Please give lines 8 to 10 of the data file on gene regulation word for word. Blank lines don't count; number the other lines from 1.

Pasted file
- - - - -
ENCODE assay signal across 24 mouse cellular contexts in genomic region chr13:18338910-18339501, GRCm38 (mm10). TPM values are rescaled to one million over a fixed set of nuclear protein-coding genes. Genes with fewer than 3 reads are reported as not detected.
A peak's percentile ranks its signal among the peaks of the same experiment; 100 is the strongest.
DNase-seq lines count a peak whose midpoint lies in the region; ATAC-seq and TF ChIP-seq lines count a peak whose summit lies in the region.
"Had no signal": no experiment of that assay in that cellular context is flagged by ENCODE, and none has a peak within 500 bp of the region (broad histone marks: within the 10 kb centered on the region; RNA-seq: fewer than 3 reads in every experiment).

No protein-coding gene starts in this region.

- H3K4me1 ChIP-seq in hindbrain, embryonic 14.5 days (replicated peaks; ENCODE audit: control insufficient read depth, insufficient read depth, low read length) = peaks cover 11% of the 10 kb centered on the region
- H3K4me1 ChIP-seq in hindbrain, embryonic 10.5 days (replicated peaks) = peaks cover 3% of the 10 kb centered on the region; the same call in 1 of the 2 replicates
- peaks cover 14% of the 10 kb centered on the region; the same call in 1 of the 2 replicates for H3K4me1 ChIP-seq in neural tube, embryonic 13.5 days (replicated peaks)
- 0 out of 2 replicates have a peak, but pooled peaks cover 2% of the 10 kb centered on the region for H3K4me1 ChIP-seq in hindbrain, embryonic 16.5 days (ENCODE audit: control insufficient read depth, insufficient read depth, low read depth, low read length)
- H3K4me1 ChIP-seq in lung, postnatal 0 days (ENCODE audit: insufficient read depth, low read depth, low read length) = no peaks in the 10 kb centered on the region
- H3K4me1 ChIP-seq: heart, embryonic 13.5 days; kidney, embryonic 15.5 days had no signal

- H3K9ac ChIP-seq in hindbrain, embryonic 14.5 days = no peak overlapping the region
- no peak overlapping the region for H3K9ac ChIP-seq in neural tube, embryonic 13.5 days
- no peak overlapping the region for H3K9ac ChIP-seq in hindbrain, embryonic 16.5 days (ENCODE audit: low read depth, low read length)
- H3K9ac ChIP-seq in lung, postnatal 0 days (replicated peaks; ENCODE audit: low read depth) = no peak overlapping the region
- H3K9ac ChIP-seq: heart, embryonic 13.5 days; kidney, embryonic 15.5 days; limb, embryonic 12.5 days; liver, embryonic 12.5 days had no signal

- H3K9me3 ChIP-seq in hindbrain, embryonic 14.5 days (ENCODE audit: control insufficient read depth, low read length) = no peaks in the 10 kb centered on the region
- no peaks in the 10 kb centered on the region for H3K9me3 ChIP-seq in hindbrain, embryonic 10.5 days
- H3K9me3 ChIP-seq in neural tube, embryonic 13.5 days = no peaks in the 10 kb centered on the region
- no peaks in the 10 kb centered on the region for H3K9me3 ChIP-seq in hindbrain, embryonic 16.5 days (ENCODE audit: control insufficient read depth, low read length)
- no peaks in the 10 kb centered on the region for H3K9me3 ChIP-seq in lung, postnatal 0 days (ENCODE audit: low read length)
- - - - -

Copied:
- peaks cover 14% of the 10 kb centered on the region; the same call in 1 of the 2 replicates for H3K4me1 ChIP-seq in neural tube, embryonic 13.5 days (replicated peaks)
- 0 out of 2 replicates have a peak, but pooled peaks cover 2% of the 10 kb centered on the region for H3K4me1 ChIP-seq in hindbrain, embryonic 16.5 days (ENCODE audit: control insufficient read depth, insufficient read depth, low read depth, low read length)
- H3K4me1 ChIP-seq in lung, postnatal 0 days (ENCODE audit: insufficient read depth, low read depth, low read length) = no peaks in the 10 kb centered on the region